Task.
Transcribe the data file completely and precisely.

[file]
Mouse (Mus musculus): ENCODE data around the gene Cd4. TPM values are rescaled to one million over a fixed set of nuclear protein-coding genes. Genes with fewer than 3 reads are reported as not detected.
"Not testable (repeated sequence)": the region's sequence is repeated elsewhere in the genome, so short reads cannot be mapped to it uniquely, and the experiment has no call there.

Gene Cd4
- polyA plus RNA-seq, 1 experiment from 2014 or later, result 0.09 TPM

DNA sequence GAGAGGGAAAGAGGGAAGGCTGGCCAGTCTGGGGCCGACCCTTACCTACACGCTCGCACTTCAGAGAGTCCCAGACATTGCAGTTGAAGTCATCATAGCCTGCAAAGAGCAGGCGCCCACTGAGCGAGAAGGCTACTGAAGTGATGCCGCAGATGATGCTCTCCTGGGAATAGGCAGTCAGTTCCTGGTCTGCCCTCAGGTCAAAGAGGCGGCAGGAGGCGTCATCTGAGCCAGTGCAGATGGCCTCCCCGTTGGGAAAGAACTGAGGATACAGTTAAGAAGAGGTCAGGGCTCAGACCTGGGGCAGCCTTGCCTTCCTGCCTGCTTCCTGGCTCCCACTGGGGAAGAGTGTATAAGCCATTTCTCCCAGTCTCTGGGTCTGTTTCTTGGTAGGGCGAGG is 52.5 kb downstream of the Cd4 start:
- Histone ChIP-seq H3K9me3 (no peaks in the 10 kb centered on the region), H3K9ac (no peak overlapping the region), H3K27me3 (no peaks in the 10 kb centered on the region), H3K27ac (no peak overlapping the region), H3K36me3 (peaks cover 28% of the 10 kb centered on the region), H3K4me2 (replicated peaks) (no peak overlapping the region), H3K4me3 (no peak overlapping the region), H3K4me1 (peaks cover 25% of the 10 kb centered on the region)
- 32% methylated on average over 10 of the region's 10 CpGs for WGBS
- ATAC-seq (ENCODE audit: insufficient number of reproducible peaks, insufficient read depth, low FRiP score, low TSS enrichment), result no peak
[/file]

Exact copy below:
Mouse (Mus musculus): ENCODE data around the gene Cd4. TPM values are rescaled to one million over a fixed set of nuclear protein-coding genes. Genes with fewer than 3 reads are reported as not detected.
"Not testable (repeated sequence)": the region's sequence is repeated elsewhere in the genome, so short reads cannot be mapped to it uniquely, and the experiment has no call there.

Gene Cd4
- polyA plus RNA-seq, 1 experiment from 2014 or later, result 0.09 TPM

DNA sequence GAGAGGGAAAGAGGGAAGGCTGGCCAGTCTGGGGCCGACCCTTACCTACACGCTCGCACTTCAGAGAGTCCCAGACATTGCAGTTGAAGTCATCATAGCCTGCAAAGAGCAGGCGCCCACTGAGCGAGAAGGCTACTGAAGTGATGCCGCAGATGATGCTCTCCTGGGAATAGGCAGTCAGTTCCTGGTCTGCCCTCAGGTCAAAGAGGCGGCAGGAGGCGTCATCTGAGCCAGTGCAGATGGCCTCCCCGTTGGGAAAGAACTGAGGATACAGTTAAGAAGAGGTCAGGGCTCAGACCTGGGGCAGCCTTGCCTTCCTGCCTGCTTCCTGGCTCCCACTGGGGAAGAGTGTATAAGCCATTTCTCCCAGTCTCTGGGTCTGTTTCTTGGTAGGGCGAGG is 52.5 kb downstream of the Cd4 start:
- Histone ChIP-seq H3K9me3 (no peaks in the 10 kb centered on the region), H3K9ac (no peak overlapping the region), H3K27me3 (no peaks in the 10 kb centered on the region), H3K27ac (no peak overlapping the region), H3K36me3 (peaks cover 28% of the 10 kb centered on the region), H3K4me2 (replicated peaks) (no peak overlapping the region), H3K4me3 (no peak overlapping the region), H3K4me1 (peaks cover 25% of the 10 kb centered on the region)
- 32% methylated on average over 10 of the region's 10 CpGs for WGBS
- ATAC-seq (ENCODE audit: insufficient number of reproducible peaks, insufficient read depth, low FRiP score, low TSS enrichment), result no peak